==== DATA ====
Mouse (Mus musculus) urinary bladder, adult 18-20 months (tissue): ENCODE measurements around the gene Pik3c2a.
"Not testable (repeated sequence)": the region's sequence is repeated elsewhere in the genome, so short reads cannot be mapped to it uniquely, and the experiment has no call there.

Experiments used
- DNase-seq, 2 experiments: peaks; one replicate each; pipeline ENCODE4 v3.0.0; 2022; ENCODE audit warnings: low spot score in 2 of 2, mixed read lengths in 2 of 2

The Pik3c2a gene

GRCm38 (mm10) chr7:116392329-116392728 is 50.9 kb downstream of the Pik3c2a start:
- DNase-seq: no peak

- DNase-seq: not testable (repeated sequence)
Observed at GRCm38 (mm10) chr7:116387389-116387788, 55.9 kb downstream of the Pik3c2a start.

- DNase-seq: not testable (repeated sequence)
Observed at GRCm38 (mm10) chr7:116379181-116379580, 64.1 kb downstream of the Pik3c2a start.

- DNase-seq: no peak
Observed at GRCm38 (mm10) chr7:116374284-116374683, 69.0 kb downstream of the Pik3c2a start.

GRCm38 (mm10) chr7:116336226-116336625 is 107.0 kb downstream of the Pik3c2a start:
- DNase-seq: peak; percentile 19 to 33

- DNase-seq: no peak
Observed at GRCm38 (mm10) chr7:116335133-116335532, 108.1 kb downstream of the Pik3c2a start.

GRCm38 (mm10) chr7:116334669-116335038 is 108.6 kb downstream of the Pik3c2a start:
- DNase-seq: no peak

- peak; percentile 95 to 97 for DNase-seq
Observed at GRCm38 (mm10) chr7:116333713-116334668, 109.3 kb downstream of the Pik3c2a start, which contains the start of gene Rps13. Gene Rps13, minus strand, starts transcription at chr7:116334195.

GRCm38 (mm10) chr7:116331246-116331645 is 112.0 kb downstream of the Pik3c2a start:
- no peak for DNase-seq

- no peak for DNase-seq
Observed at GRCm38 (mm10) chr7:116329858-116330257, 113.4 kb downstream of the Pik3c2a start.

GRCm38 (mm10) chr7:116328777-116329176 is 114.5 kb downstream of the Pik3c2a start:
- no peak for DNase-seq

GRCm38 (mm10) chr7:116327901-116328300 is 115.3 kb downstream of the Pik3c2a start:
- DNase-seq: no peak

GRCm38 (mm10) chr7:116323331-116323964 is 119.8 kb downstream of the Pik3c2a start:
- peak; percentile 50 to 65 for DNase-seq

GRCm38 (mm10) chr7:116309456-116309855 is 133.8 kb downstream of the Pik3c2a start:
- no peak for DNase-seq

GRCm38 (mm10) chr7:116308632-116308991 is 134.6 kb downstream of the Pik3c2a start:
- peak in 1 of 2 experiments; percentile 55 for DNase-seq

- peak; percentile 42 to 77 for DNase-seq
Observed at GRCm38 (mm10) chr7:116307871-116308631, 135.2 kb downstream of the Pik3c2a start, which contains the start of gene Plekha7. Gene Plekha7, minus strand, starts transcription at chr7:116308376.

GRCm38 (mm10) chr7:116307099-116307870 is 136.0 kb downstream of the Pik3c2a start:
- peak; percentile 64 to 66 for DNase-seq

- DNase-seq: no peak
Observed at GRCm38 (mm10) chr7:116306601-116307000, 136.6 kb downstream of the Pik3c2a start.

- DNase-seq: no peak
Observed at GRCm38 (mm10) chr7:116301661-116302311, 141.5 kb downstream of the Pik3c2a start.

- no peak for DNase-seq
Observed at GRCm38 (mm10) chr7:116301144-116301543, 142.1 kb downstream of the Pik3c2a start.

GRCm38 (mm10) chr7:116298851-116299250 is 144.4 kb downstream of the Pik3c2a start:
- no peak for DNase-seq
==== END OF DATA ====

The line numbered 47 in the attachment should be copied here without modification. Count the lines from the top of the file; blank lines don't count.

- no peak for DNase-seq